Winning battles versus winning the war

| 3 | For Beginners

For many players the desire to improve their play pits them in a life and death struggle to win each game.  Many players agonize over lost games and fluctuations in their ratings.  Rather than carefully reviewing their games (and reliving painful losses) they simply press on - convincing themselves that they'll do better next time.  

If your goal is to improve (i.e. win the war) then it's important to learn from your individual battles.  If you simply hate losing then perhaps you'll need to begin by first learning to deal with defeat.  After all, the real loser is the person who quits. I'm certain that some percentage of chess drop-outs include individuals who have difficulty coping with defeat.  You're going to lose - perhaps often - just get use to it for at least a while.  Don't beat yourself up over it.  Losing is part of winning... it's a ying-yang sort of thing.

In your chess play you're going to make a great deal of mistakes.  We all do! Again, a key to improving is in understanding how you lost your games or how you may have won them sooner.  Over time the insight you'll gain will help improve your decision making abilities.

So how do we specifically go about learning from our games?  Here are a few suggestions.  You mileage may vary so don't be afraid to try a combination of the following:

  1. Put your pride aside and simply ask your opponents where they felt you went wrong in your games.  Sure, at times you'll be ignored. You may even be insulted or dismissed with less than useful feedback.  But you'll find that when you do get a positive response it will more than make up for the times when your inquiries were ignored.
  2. Make friends online and ask them to play practice (non-rated) games with you and to point out mistakes you make along the way.
  3. Use the Computer Analysis feature on this site to have computers review your games.  Depending on your membership level you may have limited use of this feature.  So what I really recommend is learning to use a chess program which is able to review your games.  For my own post analysis I use Arena, a freely available chess program interface.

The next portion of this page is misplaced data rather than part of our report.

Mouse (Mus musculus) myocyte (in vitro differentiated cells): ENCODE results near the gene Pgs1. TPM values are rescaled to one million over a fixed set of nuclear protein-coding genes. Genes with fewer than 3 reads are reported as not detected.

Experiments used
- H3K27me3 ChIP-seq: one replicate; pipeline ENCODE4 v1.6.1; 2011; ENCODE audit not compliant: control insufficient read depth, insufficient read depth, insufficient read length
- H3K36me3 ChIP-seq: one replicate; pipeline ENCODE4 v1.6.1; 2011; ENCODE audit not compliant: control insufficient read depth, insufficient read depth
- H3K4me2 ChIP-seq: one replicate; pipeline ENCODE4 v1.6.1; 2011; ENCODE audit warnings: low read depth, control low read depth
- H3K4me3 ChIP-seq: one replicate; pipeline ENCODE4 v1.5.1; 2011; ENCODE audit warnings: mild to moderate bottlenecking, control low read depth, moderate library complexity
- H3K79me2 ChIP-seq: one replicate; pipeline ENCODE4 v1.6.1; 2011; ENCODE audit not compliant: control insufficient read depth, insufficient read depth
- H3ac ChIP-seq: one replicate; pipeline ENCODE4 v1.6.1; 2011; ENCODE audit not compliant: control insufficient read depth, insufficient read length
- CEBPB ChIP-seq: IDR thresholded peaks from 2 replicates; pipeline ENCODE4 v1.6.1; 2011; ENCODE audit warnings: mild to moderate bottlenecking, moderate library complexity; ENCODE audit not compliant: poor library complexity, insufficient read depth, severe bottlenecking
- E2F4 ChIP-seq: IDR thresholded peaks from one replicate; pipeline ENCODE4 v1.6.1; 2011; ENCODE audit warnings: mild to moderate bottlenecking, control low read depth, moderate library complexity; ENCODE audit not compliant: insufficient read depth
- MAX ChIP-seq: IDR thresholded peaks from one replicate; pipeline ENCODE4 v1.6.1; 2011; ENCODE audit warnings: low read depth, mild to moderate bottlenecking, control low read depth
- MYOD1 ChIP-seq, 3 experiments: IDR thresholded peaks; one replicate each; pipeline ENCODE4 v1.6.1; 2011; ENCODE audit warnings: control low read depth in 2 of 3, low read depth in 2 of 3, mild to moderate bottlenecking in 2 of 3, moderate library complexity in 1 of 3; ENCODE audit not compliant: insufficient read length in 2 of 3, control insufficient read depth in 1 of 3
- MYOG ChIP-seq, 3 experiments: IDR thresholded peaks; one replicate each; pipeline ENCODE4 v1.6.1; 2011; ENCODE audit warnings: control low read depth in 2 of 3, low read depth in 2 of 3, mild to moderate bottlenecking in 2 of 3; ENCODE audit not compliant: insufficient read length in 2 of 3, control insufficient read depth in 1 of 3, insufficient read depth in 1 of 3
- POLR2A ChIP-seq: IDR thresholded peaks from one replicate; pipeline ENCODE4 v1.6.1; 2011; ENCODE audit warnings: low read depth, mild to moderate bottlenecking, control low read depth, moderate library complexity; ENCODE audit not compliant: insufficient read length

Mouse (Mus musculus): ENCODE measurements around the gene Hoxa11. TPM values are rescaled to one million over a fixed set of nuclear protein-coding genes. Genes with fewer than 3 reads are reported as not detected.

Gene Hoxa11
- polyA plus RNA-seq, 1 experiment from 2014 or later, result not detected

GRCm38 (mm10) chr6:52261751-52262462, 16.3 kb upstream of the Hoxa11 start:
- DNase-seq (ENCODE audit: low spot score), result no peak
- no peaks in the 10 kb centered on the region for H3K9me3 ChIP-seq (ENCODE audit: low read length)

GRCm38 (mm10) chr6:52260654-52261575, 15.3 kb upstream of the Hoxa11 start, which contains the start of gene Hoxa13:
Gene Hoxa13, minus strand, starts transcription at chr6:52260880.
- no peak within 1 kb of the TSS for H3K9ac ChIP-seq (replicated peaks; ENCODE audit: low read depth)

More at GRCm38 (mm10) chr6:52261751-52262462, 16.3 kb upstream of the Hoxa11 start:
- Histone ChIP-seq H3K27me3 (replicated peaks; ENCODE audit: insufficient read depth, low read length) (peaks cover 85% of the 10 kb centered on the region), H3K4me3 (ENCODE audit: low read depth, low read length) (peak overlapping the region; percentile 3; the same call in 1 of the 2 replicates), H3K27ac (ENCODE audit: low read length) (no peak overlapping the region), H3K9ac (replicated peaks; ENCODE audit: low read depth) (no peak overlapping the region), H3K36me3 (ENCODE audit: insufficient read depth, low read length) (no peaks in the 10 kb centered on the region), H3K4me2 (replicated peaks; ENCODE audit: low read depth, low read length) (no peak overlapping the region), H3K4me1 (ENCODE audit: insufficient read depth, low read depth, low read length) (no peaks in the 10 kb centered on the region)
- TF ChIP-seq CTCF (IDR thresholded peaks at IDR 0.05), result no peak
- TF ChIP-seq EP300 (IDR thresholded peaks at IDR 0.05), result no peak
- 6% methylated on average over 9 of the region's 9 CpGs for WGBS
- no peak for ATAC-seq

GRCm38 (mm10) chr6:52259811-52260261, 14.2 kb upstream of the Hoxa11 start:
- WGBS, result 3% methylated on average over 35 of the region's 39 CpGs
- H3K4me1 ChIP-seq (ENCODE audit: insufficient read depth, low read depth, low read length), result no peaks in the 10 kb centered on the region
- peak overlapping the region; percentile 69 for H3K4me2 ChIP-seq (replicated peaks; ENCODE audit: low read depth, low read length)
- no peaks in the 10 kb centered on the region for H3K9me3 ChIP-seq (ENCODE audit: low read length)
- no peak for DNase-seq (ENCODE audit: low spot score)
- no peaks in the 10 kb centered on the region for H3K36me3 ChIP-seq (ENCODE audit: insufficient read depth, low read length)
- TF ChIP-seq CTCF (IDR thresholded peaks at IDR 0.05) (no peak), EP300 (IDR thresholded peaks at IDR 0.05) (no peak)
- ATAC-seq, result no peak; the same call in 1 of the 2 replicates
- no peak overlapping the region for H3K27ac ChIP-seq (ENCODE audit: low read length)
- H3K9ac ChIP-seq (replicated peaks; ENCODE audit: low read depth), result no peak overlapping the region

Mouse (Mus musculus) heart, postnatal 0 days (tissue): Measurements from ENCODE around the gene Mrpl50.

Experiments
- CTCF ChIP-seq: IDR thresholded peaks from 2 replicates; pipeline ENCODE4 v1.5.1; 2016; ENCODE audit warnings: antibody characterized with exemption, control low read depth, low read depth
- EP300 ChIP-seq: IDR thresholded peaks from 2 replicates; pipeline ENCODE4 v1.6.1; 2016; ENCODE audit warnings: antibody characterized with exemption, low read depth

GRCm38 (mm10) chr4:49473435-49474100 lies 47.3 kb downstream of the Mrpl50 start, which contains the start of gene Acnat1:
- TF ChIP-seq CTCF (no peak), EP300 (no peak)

4. Keep track of positions where you might have played differently.  You may find it helpful to create flashcards which highlight important lessons or better yet, track them using your favorite chess program.  The key is to review them periodically to ensure that you remember the lessons you've learned from past games.
  5. A great way to learn is to learn from the mistakes of others. provides open access to a wealth of online games.  Don't just review your own games - review the games of others.  Again, if you make friends online try reviewing their games and asking them why they did or didn't make certain moves.  The answers may surprise and enlighten you.
  6. If you're in it for the long haul then remember to keep your eyes on the prize! The prize for many is to someday reach master level play.  For others the prize may simply be to lose less games.  Keeping your eyes on the prize will remind you why you're reviewing your games!

OK, it's time for a pop quiz. How does a plane fly from Los Angeles to Honolulu? Answer: by making small course corrections.  To win the war you need to focus on incremental and constant improvements.

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